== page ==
|7.||Uuskula A, Nygard-Kibur M, Cowan FM, et al. The burden of infection with herpes simplex virus type 1 and type 2: seroprevalence study in Estonia. Scand J Infect Dis 2004; 36:727-32. |
|8.||Loutfy SA, Alam El-Din HM, Ibrahim MF, Hafez MM. Seroprevalence of herpes simplex virus types 1 and 2, Epstein-Barr virus, and cytomegalovirus in children with acute lymphoblastic leukemia in Egypt. Saudi Med J 2006; 27:1139-45. |
|9.||Duran N, Yarkin F, Evruke C, Koksal F. Asymptomatic herpes simplex virus type 2 (HSV-2) infection among pregnant women in Turkey. Indian J Med Res 2004;120:106-10. |
|10.||Dan M, Sadan O, Glezerman M, Raveh D, Samra Z. Prevalence and risk factors for herpes simplex virus type 2 infection among pregnant women in Israel. Sex Transm Dis 2003;30:835-8. |
|11.||Ghazi HO, Telmesani AM, Mahomed MF. TORCH agents in pregnant Saudi women. Med Princ Pract 2002;11:180-2. |
|12.||Yousif AA, Wallace MR, Baig BH, Rajab K. Prenatal serologic screening in Bahrain. Scand J Infect Dis 1991;23:781-3. |
|13.||Sacks SL, Griffiths PD, Corey L, et al. HSV-2 transmission. Antiviral Res 2004; 63:S27-35. |
|14.||Al-Ahdal MN, Kessie G, Taha MA, Al-Shammary FJ, Ettayebi M.J. Genomic variation among herpes simplex virus type 1 strains: virus DNA analysis of isolates from Saudi patients. Med Virol 1992; 38:16-9. |
|15.||Zakzouk SM, Hossain A. Hearing impairment among children in Saudi Arabia: familial incidence and potential risk factors. Int J Pediatr Otorhinolaryngol 1994; 29:111-6. |
|16.||Qutub MO, Klapper PE. Polymerase chain reaction and its value in the diagnosis of Herpes Simplex Complex. Ann Saudi Med 2000; 23:29-32. |
|17.||Altaf FJ. Pattern of cervical smear cytology in the Western Region of Saudi Arabia. Ann Saudi Med 2000; 23:35-9. |
|18.||Agarwal PK. Pattern of skin diseases in Al-Jouf region. Ann Saudi Med 1996;18:21-6. |
|19.||Parthasaradhi A, Al-Gufai AF. Pattern of skin diseases in Hail region. Saudi Arabia, Ann Saudi Med 1997;19:15-9. |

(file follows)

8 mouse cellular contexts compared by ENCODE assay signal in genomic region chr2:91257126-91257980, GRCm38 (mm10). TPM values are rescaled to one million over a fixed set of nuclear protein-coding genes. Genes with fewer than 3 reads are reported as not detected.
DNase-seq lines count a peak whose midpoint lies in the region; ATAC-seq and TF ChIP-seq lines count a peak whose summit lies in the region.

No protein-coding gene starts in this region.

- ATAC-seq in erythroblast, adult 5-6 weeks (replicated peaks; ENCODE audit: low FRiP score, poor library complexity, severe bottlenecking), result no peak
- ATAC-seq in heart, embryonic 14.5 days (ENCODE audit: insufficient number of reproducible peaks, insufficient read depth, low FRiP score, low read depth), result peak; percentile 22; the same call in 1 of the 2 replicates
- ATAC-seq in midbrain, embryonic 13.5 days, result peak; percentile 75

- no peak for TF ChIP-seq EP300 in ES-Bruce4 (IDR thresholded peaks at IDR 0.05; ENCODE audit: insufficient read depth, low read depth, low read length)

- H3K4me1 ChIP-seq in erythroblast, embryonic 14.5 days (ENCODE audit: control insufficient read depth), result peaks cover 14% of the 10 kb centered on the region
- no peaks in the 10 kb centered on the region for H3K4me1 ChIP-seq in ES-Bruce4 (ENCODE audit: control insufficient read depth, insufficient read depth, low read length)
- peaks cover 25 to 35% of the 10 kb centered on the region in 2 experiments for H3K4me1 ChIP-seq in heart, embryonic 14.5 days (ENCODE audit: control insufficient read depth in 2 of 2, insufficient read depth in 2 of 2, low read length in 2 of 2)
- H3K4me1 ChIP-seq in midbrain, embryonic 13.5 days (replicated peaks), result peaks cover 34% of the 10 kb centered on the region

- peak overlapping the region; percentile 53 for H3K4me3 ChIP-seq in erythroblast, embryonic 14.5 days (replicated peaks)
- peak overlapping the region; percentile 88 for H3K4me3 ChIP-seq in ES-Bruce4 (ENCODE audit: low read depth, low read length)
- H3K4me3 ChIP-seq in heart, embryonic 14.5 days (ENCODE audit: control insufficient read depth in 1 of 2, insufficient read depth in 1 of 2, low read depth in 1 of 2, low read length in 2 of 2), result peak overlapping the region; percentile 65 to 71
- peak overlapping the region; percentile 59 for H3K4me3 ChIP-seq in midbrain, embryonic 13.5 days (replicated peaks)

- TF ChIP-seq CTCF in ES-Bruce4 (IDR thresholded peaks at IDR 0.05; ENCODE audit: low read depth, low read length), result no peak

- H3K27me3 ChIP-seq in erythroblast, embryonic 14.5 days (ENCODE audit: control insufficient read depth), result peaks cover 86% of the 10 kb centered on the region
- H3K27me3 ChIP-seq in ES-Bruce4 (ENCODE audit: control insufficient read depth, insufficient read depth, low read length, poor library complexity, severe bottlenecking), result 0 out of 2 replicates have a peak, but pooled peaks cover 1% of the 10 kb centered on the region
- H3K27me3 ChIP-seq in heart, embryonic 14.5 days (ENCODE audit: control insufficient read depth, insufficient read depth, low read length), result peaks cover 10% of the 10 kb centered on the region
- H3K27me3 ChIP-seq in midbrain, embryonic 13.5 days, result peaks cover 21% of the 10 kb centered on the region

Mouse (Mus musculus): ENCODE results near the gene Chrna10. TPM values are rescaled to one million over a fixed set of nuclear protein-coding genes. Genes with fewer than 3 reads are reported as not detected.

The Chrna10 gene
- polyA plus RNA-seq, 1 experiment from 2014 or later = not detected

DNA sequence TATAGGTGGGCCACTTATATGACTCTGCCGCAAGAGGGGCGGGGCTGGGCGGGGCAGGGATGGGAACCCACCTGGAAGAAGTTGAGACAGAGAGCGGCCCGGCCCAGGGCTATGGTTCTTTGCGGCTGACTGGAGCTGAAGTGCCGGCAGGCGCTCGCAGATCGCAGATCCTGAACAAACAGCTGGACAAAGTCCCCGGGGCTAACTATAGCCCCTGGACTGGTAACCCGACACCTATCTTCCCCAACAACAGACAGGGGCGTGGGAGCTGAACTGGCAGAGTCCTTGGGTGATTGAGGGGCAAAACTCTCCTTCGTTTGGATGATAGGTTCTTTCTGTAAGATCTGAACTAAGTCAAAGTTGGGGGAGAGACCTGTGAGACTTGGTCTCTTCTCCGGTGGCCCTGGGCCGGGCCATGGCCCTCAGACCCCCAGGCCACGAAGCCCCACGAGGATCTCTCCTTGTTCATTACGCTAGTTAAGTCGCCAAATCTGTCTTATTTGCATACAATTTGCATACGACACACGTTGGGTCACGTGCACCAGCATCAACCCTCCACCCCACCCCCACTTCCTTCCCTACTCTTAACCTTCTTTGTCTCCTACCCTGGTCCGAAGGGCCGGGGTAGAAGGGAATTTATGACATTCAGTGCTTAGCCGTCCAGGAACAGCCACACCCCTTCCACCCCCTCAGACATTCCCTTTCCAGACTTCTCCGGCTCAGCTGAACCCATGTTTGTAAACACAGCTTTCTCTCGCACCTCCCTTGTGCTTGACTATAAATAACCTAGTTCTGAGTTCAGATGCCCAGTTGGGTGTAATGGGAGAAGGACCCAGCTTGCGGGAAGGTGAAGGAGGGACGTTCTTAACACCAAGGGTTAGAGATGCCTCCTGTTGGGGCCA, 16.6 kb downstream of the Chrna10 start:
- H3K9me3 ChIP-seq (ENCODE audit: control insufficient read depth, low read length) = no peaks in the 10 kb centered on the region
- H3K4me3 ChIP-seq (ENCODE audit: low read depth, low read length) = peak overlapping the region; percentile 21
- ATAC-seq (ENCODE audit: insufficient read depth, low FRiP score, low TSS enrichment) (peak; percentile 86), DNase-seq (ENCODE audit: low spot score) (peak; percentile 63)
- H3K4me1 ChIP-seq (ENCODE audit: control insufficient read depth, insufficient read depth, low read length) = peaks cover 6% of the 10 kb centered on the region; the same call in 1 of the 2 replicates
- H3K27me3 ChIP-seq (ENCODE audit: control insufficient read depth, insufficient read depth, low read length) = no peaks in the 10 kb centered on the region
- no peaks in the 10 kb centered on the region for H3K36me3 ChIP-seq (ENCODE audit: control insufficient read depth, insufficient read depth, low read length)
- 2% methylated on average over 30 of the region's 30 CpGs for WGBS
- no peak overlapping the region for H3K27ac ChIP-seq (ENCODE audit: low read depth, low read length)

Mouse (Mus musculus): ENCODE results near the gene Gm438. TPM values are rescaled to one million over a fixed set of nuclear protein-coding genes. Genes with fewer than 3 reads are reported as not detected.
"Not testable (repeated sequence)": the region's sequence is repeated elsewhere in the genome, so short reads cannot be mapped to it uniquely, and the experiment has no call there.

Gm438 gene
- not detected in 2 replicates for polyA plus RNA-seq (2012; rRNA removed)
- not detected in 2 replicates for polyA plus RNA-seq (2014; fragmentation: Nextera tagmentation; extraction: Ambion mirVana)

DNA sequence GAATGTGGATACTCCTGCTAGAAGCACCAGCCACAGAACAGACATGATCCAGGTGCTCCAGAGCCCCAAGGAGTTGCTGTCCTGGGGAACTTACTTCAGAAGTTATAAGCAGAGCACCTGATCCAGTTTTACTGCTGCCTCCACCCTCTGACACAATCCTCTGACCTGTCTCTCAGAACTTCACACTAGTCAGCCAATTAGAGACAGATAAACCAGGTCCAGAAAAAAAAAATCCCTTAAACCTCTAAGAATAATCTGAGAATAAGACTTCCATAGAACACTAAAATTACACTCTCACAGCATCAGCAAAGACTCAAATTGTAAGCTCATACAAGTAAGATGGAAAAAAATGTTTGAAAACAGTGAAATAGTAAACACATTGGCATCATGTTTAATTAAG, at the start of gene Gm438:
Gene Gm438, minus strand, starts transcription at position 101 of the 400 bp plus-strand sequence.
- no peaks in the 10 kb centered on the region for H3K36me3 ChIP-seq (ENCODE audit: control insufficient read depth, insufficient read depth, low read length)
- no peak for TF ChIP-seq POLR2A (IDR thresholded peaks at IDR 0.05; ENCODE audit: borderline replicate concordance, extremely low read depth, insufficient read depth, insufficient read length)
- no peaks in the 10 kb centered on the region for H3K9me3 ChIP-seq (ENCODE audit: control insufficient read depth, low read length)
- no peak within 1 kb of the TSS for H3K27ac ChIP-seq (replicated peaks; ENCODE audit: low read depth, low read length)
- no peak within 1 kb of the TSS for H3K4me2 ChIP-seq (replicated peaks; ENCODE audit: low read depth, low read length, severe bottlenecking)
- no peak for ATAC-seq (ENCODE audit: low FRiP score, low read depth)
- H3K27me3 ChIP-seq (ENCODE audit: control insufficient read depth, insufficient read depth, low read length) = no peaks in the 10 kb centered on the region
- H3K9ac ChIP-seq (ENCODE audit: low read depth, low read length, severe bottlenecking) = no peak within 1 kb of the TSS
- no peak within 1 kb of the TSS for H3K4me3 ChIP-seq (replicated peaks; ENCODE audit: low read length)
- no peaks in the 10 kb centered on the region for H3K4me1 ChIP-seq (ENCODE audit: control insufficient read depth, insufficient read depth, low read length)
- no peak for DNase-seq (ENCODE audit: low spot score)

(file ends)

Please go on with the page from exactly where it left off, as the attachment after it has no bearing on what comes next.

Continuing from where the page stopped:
|20.||Hossain A, Bakir TM, Ramia SJ. Immune status to congenital infections by TORCH agents in pregnant Saudi women. Trop Pediatr 1986;32:83-6. |
|21.||Hossain A. Herpes simplex virus type 1 (HSV-1) and varicella-zoster virus (VZV) infections in Saudi Arabia. J Trop Pediatr 1989;35:171-4. |
|22.||Hossain A, Bakir TF, Siddiqui MA, et al. Genital herpes simplex virus infections: laboratory confirmation in diverse patient groups. Int J Gynaecol Obstet 1989;29:51-6. |
|23.||Ghazi HO. Seroepidemiological prevalence of IgG antibodies to Herpesviruses in the human population of Makkah. Oxford Res Forum J 2003;1:23-6. |
|24.||Alzahrani AJ, Obeid OE, Almulhim AA, et al. Analysis of Herpes Simplex 1 and 2 IgG and IgM Antibodies in Pregnant Women and their Neonates. Saudi J Obstet Gynaecol 2005;5:53. |
|25.||Guerry SL, Bauer HM, Klausner JD, et al. Recommendations for the selective use of herpes simplex virus type 2 serological tests. Clin Infect Dis 2005; 40:38-45. |
|26.||Ashley RL, Wu L, Pickering JW, Tu MC, Schnorenberg L. Premarket evaluation of a commercial glycoprotein G-based enzyme immunoassay for herpes simplex virus type-specific antibodies. J Clin Microbiol 1998; 36:294-5. |
|27.||Fleiss JL. Statistical Methods for Rates and Proportions. 2nd ed. New York:John Wiley & Sons,1981. |
[Table 1], [Table 2], [Table 3]